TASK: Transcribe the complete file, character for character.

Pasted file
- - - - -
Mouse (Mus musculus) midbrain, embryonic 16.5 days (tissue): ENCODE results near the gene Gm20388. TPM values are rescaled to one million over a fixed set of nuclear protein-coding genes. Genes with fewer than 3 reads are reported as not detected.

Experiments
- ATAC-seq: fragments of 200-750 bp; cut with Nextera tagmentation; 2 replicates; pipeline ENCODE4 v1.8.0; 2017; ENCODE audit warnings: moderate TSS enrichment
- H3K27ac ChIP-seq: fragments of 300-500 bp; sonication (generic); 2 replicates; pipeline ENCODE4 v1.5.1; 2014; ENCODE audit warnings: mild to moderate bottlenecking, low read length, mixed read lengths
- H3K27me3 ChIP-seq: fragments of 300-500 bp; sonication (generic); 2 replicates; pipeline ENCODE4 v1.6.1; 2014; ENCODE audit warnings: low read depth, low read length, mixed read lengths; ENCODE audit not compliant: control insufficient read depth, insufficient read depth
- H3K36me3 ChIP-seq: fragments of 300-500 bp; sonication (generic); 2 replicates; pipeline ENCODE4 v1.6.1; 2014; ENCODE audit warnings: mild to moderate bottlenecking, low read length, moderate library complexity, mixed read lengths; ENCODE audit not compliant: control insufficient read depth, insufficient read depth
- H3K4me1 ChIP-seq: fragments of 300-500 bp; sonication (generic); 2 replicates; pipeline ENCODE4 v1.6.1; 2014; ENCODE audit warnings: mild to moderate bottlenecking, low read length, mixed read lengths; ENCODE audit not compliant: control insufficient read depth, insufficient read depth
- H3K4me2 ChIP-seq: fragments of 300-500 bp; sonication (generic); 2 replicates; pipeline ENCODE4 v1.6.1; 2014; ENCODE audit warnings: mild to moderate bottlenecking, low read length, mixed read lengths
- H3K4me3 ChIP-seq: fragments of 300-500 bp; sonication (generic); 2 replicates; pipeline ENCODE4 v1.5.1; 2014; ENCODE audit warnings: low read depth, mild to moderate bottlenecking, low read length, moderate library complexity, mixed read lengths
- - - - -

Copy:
Mouse (Mus musculus) midbrain, embryonic 16.5 days (tissue): ENCODE results near the gene Gm20388. TPM values are rescaled to one million over a fixed set of nuclear protein-coding genes. Genes with fewer than 3 reads are reported as not detected.

Experiments
- ATAC-seq: fragments of 200-750 bp; cut with Nextera tagmentation; 2 replicates; pipeline ENCODE4 v1.8.0; 2017; ENCODE audit warnings: moderate TSS enrichment
- H3K27ac ChIP-seq: fragments of 300-500 bp; sonication (generic); 2 replicates; pipeline ENCODE4 v1.5.1; 2014; ENCODE audit warnings: mild to moderate bottlenecking, low read length, mixed read lengths
- H3K27me3 ChIP-seq: fragments of 300-500 bp; sonication (generic); 2 replicates; pipeline ENCODE4 v1.6.1; 2014; ENCODE audit warnings: low read depth, low read length, mixed read lengths; ENCODE audit not compliant: control insufficient read depth, insufficient read depth
- H3K36me3 ChIP-seq: fragments of 300-500 bp; sonication (generic); 2 replicates; pipeline ENCODE4 v1.6.1; 2014; ENCODE audit warnings: mild to moderate bottlenecking, low read length, moderate library complexity, mixed read lengths; ENCODE audit not compliant: control insufficient read depth, insufficient read depth
- H3K4me1 ChIP-seq: fragments of 300-500 bp; sonication (generic); 2 replicates; pipeline ENCODE4 v1.6.1; 2014; ENCODE audit warnings: mild to moderate bottlenecking, low read length, mixed read lengths; ENCODE audit not compliant: control insufficient read depth, insufficient read depth
- H3K4me2 ChIP-seq: fragments of 300-500 bp; sonication (generic); 2 replicates; pipeline ENCODE4 v1.6.1; 2014; ENCODE audit warnings: mild to moderate bottlenecking, low read length, mixed read lengths
- H3K4me3 ChIP-seq: fragments of 300-500 bp; sonication (generic); 2 replicates; pipeline ENCODE4 v1.5.1; 2014; ENCODE audit warnings: low read depth, mild to moderate bottlenecking, low read length, moderate library complexity, mixed read lengths